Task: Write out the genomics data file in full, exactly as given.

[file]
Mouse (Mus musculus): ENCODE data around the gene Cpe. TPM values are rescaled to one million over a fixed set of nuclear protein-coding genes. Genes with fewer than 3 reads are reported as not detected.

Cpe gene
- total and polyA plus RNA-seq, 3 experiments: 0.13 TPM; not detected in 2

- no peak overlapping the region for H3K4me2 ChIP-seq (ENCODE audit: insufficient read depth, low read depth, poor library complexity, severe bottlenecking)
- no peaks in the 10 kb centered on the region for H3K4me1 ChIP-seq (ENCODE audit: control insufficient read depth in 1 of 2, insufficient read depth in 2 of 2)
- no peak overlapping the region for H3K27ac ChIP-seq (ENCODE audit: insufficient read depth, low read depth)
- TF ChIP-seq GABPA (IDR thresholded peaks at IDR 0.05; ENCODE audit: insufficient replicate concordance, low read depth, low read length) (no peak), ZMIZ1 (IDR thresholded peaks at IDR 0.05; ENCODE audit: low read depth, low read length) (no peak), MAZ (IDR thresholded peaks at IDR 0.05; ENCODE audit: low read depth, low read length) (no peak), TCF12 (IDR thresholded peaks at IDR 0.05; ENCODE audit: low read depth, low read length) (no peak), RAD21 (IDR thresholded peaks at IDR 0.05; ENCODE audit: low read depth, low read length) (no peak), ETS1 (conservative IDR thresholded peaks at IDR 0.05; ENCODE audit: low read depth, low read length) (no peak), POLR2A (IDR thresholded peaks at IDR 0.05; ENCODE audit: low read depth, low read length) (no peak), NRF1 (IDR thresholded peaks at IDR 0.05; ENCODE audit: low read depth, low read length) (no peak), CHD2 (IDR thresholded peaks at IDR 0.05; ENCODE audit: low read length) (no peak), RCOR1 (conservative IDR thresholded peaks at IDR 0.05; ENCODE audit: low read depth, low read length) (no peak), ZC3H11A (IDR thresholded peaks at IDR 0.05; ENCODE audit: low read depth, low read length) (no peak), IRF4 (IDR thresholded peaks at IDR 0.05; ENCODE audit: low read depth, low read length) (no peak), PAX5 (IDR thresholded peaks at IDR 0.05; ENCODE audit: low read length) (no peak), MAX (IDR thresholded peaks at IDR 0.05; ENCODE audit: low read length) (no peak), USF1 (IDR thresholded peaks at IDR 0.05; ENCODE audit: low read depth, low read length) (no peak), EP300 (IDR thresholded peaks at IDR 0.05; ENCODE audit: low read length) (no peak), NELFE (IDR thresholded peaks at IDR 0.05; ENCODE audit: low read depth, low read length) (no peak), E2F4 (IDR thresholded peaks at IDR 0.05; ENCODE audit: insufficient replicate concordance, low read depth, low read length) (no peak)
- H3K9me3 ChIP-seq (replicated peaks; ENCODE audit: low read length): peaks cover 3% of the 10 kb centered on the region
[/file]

Mouse (Mus musculus): ENCODE data around the gene Cpe. TPM values are rescaled to one million over a fixed set of nuclear protein-coding genes. Genes with fewer than 3 reads are reported as not detected.

Cpe gene
- total and polyA plus RNA-seq, 3 experiments: 0.13 TPM; not detected in 2

- no peak overlapping the region for H3K4me2 ChIP-seq (ENCODE audit: insufficient read depth, low read depth, poor library complexity, severe bottlenecking)
- no peaks in the 10 kb centered on the region for H3K4me1 ChIP-seq (ENCODE audit: control insufficient read depth in 1 of 2, insufficient read depth in 2 of 2)
- no peak overlapping the region for H3K27ac ChIP-seq (ENCODE audit: insufficient read depth, low read depth)
- TF ChIP-seq GABPA (IDR thresholded peaks at IDR 0.05; ENCODE audit: insufficient replicate concordance, low read depth, low read length) (no peak), ZMIZ1 (IDR thresholded peaks at IDR 0.05; ENCODE audit: low read depth, low read length) (no peak), MAZ (IDR thresholded peaks at IDR 0.05; ENCODE audit: low read depth, low read length) (no peak), TCF12 (IDR thresholded peaks at IDR 0.05; ENCODE audit: low read depth, low read length) (no peak), RAD21 (IDR thresholded peaks at IDR 0.05; ENCODE audit: low read depth, low read length) (no peak), ETS1 (conservative IDR thresholded peaks at IDR 0.05; ENCODE audit: low read depth, low read length) (no peak), POLR2A (IDR thresholded peaks at IDR 0.05; ENCODE audit: low read depth, low read length) (no peak), NRF1 (IDR thresholded peaks at IDR 0.05; ENCODE audit: low read depth, low read length) (no peak), CHD2 (IDR thresholded peaks at IDR 0.05; ENCODE audit: low read length) (no peak), RCOR1 (conservative IDR thresholded peaks at IDR 0.05; ENCODE audit: low read depth, low read length) (no peak), ZC3H11A (IDR thresholded peaks at IDR 0.05; ENCODE audit: low read depth, low read length) (no peak), IRF4 (IDR thresholded peaks at IDR 0.05; ENCODE audit: low read depth, low read length) (no peak), PAX5 (IDR thresholded peaks at IDR 0.05; ENCODE audit: low read length) (no peak), MAX (IDR thresholded peaks at IDR 0.05; ENCODE audit: low read length) (no peak), USF1 (IDR thresholded peaks at IDR 0.05; ENCODE audit: low read depth, low read length) (no peak), EP300 (IDR thresholded peaks at IDR 0.05; ENCODE audit: low read length) (no peak), NELFE (IDR thresholded peaks at IDR 0.05; ENCODE audit: low read depth, low read length) (no peak), E2F4 (IDR thresholded peaks at IDR 0.05; ENCODE audit: insufficient replicate concordance, low read depth, low read length) (no peak)
- H3K9me3 ChIP-seq (replicated peaks; ENCODE audit: low read length): peaks cover 3% of the 10 kb centered on the region